Friday Night Is Music Night

From Wikipedia, the free encyclopedia
(Redirected from Friday Night is Music Night)

Friday Night is Music Night
Running time2 hours
Country of originUnited Kingdom
Home station
Original release25 September 1953 (1953-09-25)[1] – present
Audio formatStereo

Friday Night is Music Night (currently known as Sunday Night is Music Night) is a long-running live BBC radio concert programme featuring the BBC Concert Orchestra, broadcast on the BBC Light Programme and its successor BBC Radio 2 since 1953. The programme is the world's longest-running live orchestral music radio programme (although there were no new editions during the first part of the Coronavirus pandemic in 2020).[2]

The programme features many types of music, including classical music, light music, film music, theatre music, songs from the musicals, and opera and operetta. It is also notable for its arrangements of popular standards swing, jazz, and folksongs. One of its biggest appeals is its unpredictable playlist, which is left unrevealed until broadcast.

The programme usually features guest artists between the orchestral pieces, who sing with full orchestral accompaniment. Occasionally, artists such as Donny Osmond and Alanis Morissette perform in the larger venues. The programme also showpieces certain sections of the orchestra and features guest instrumentalists, for example the BBC Big Band.

The show is currently executive produced by Anthony Cherry, who has worked at the BBC for 43 years.[3][4]


Friday Night Is Music Night traditionally begins with the orchestra playing the first bars of an adapted version of Charles Williams's High Adventure. After the fanfare, the compère (today usually Ken Bruce, Paul Gambaccini, or Russell Davies. but formerly Kenneth Alwyn, Richard Baker, Aled Jones, Clare Teal, Jimmy Kingsbury, Robin Boyle[5] or Brian Kay) gives a summary of the programme, before reciting the slogan of the title. This happens again at the close of the programme, with the announcer usually ending on "I hope that once again we have proved that Friday Night is Music Night"

It is broadcast live from many theatres and concert halls throughout the UK, although regularly from the Mermaid Theatre in London or the Watford Colosseum, or the Hackney Empire. The show is not broadcast live every week, but instead previous shows are repeated later in the year when the orchestra is on tour.


The programme has been running since 1953, first on the BBC Light Programme and now on its successor, BBC Radio 2, making it the world's longest-running live orchestral music radio programmes. Many attribute the programme's format to the composer and conductor Sidney Torch. In particular, it is notable for now being one of the few programmes to feature light music on Radio 2.[6]

From the early 1970s onwards it was fronted by Robin Boyle, who, it was later said, "came to be the linchpin of the programme".[5]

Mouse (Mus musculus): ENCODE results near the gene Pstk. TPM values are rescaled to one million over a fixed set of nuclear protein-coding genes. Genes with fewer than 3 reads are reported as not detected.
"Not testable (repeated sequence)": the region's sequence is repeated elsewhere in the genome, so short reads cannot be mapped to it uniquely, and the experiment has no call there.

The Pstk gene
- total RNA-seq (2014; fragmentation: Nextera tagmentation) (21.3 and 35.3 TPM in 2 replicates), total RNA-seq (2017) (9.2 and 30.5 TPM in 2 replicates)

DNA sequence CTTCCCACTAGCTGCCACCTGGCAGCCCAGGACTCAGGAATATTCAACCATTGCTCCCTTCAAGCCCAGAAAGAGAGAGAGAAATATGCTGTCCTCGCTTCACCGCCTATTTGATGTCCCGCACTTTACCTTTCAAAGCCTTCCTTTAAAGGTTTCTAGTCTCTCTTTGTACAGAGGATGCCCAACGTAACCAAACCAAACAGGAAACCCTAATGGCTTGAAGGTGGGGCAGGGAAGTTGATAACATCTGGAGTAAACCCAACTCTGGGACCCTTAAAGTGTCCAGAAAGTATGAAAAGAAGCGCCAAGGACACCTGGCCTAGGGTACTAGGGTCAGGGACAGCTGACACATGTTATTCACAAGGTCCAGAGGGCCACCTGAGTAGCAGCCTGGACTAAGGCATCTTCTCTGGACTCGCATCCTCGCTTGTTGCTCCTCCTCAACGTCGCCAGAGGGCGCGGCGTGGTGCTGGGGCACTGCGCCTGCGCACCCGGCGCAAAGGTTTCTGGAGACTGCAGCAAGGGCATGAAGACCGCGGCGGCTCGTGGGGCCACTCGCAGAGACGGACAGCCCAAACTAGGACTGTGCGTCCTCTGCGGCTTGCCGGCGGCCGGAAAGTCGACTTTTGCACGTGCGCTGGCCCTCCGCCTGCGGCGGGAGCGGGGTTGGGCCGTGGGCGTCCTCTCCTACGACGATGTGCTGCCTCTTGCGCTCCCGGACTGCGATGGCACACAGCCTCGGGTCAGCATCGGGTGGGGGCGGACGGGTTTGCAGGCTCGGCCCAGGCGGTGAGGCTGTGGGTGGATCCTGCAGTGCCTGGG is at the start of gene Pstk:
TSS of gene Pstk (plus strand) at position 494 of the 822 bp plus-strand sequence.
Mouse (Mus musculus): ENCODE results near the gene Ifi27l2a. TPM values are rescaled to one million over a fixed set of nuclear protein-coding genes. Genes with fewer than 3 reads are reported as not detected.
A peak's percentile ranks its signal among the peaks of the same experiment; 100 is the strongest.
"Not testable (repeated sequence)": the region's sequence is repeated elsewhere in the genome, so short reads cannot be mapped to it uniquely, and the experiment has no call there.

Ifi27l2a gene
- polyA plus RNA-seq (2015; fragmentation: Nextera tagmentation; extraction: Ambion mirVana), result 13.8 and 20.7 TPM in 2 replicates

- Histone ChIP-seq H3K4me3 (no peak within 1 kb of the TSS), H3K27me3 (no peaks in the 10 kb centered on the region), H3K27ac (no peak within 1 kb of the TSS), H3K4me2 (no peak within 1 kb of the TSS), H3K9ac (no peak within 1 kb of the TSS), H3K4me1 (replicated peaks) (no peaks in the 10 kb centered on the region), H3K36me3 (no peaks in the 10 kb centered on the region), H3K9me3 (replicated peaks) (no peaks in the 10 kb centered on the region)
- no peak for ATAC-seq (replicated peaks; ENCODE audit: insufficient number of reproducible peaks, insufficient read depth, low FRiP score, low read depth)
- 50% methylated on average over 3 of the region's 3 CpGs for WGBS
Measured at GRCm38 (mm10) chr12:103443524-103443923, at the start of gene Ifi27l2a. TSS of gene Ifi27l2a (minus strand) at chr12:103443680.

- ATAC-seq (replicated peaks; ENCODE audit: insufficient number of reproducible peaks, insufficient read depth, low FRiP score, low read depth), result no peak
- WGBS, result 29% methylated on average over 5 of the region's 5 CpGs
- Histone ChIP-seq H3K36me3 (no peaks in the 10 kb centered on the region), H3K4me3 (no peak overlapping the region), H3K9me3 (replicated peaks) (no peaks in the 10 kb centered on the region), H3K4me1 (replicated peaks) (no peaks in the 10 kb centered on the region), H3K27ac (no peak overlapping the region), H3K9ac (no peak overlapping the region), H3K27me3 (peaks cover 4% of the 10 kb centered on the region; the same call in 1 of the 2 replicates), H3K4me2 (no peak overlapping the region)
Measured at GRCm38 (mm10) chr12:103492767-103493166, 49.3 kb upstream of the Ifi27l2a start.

In 2005, the programme was televised for the first time on BBC Four as part of a 1940s' and 1950s' theme night, with a playlist concentrating on classic light music by composers such as Eric Coates, Trevor Duncan, Ronald Binge and Leroy Anderson. The compère was actor and comedian Roy Hudd.[7] On Friday 19 March 2010, the programme was broadcast from the BBC Television Centre in Shepherd's Bush for the first time. Singers John Lawrenson and Cynthia Glover were for many years the programme's resident musical artists.

Since April 2020, due to the Covid-19 pandemic, repeats of the programme have been broadcast on Sunday nights between 7pm and 9pm, under the title of Sunday Night is Music Night, as no new editions could be recorded during the first stages of the pandemic. There have been a few new editions broadcast since August of 2021 (or 2020, if you count the Great Northern Playlist edition, which is treated as part of the series by the BBC but differed from the usual format in that it featured remotely recorded performances by the BBC Philharmonic and was presented from a studio as a more conventional music show, albeit one with linkups to BBC Local Radio stations in the North of England because of the theme, rather than the traditional concert).[8]


  1. ^ "Friday Night is Music Night". Radio Times. Vol. 120, no. 1558 (London ed.). BBC Publications. 18 September 1953. p. 43. Retrieved 16 January 2020.
  2. ^ "Cancelled: Friday Night is Music Night | when You Believe: The Musical World of Stephen Schwartz".
  3. ^ YouTube: Dominic Ferris interviews Anthony Cherry (Executive Producer "Friday Night Is Music Night")
  4. ^ Producer Anthony Cherry on staging a bold, ambitious Friday Night concert, celebrating the music of Ireland
  5. ^ a b McDonald, Tim (15 October 2003). "Obituary: Robin Boyle". The Guardian. London. Retrieved 15 November 2018.
  6. ^ Show History at Radio Rewind.
  7. ^ The Lost Decade, BBC Four, accessed 16 November 2010
  8. ^ "Sunday Night is Music Night". BBC. Retrieved 4 January 2020.

External links[edit]